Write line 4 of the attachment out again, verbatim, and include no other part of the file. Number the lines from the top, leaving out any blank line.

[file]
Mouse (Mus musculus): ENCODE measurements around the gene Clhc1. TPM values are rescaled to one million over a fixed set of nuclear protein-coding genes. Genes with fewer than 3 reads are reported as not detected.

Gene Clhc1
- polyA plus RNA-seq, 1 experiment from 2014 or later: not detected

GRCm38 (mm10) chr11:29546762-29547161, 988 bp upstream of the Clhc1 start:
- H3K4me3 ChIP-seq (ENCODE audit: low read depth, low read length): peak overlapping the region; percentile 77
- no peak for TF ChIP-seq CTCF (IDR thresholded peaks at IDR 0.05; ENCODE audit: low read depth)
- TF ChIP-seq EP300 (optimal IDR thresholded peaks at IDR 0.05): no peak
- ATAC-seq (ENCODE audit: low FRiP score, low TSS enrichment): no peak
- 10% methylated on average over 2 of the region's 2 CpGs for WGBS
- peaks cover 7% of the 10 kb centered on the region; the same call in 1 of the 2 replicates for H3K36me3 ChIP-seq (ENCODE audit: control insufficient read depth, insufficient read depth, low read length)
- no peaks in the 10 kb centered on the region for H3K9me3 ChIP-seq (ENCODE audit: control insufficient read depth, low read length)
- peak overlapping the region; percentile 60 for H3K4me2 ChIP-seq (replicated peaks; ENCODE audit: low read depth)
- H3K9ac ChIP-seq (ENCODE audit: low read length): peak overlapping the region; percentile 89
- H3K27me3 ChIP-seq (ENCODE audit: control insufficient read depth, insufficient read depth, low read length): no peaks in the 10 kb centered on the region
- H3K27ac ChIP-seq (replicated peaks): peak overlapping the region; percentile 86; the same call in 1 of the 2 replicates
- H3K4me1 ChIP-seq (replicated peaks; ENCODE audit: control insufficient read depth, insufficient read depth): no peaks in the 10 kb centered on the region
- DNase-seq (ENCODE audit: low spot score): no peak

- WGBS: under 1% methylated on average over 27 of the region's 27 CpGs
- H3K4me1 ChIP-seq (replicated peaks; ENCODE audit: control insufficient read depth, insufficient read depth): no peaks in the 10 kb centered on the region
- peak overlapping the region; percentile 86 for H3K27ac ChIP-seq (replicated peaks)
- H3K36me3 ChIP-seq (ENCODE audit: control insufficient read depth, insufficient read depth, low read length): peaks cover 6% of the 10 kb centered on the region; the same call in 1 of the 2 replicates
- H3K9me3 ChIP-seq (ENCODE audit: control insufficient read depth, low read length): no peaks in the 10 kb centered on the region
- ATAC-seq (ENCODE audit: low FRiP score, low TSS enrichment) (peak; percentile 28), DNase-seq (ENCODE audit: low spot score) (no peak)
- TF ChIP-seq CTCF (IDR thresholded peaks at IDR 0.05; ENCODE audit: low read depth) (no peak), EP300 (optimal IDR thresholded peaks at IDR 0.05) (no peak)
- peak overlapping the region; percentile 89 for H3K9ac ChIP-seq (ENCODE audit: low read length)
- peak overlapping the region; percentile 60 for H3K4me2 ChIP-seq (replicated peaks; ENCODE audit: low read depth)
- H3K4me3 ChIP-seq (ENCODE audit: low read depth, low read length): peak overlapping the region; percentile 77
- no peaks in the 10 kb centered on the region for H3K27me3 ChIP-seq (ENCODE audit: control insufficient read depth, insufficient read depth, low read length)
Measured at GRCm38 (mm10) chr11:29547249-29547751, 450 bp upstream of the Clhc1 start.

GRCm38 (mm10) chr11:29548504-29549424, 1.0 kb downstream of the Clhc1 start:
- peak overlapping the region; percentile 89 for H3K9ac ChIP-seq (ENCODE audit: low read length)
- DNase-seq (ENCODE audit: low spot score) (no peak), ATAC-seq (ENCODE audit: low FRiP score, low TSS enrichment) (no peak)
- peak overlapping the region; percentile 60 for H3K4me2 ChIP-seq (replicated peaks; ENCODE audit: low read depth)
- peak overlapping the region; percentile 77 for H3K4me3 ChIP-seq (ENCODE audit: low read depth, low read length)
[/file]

GRCm38 (mm10) chr11:29546762-29547161, 988 bp upstream of the Clhc1 start: